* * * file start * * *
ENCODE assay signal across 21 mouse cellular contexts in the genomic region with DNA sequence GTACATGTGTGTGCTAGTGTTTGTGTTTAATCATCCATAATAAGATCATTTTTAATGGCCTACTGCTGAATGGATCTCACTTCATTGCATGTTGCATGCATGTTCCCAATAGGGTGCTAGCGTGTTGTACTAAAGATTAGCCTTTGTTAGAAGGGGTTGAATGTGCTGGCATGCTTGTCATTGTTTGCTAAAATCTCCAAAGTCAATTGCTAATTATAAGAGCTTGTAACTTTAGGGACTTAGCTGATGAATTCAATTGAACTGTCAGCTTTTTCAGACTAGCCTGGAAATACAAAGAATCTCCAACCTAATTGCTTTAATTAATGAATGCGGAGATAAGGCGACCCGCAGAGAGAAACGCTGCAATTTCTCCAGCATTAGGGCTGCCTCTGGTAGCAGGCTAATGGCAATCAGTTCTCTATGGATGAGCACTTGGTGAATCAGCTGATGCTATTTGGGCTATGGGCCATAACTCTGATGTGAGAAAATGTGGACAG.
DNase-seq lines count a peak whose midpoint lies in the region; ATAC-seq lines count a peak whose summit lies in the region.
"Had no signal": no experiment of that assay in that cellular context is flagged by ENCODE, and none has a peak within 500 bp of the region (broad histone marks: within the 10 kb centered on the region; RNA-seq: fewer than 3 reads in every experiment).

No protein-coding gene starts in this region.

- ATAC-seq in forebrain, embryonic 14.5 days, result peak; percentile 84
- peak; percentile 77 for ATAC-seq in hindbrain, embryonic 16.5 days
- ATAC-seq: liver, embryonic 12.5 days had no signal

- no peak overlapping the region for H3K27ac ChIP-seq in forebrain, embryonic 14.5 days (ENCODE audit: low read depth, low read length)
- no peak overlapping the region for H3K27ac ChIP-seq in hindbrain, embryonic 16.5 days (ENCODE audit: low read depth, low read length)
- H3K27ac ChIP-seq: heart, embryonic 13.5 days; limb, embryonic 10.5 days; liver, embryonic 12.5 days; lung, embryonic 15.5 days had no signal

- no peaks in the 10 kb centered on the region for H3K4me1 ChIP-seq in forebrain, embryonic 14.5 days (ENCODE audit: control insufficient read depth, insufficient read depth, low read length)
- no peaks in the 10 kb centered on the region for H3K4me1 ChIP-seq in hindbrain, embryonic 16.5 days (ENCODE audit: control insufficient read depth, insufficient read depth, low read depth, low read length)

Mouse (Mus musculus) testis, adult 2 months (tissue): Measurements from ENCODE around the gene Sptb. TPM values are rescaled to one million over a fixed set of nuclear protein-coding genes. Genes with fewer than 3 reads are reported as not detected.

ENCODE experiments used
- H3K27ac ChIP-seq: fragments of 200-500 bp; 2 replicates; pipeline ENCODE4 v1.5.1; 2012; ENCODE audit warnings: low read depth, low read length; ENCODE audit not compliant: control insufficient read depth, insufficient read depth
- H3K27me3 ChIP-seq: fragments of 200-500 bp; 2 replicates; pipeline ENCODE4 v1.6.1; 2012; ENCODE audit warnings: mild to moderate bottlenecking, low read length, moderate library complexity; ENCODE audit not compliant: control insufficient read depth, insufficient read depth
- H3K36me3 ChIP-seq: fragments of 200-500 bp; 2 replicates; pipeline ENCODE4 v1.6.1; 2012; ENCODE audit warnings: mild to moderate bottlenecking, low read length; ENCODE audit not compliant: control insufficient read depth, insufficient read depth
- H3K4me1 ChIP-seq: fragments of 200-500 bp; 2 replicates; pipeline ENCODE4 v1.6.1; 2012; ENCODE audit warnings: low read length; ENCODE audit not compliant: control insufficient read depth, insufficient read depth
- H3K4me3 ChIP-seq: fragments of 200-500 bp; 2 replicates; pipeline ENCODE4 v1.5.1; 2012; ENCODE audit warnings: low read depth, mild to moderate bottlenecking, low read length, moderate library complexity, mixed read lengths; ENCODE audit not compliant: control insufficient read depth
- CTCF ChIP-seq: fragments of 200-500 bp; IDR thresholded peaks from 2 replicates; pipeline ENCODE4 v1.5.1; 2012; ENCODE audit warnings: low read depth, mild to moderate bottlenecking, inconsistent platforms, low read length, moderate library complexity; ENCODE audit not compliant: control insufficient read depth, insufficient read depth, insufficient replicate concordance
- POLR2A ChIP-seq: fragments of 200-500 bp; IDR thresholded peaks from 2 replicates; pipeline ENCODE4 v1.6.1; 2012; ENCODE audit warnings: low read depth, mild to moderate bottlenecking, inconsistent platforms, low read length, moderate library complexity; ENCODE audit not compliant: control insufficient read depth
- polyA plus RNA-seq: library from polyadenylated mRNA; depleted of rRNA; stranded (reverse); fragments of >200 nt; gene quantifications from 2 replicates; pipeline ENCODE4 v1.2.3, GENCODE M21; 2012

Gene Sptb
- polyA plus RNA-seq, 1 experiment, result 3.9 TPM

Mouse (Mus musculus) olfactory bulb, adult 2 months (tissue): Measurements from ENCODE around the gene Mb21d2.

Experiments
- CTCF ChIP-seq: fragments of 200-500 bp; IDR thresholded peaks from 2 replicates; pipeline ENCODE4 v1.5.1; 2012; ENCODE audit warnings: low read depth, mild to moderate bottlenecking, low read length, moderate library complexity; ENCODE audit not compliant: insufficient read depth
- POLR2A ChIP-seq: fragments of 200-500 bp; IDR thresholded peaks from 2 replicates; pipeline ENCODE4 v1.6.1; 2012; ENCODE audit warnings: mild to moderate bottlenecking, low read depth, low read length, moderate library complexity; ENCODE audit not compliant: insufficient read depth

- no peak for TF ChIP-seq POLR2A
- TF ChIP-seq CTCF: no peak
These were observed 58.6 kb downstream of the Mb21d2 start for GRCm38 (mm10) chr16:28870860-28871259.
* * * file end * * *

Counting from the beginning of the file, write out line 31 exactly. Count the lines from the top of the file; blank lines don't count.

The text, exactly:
These were observed 58.6 kb downstream of the Mb21d2 start for GRCm38 (mm10) chr16:28870860-28871259.